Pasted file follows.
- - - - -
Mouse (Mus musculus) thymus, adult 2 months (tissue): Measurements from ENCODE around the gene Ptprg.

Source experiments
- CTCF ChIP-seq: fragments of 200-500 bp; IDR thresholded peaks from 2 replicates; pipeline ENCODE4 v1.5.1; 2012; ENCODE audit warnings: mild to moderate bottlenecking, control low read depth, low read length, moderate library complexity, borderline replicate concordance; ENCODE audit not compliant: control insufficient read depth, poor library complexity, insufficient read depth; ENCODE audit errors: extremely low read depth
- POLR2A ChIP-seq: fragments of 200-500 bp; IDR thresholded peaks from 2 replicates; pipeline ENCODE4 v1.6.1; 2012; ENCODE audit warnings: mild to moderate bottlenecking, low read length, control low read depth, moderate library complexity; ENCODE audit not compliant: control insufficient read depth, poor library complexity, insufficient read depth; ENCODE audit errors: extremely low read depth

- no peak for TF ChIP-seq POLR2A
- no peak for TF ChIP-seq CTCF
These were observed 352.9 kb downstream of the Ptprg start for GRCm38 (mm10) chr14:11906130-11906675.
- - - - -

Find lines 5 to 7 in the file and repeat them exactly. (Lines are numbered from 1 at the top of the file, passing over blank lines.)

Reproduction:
- no peak for TF ChIP-seq POLR2A
- no peak for TF ChIP-seq CTCF
These were observed 352.9 kb downstream of the Ptprg start for GRCm38 (mm10) chr14:11906130-11906675.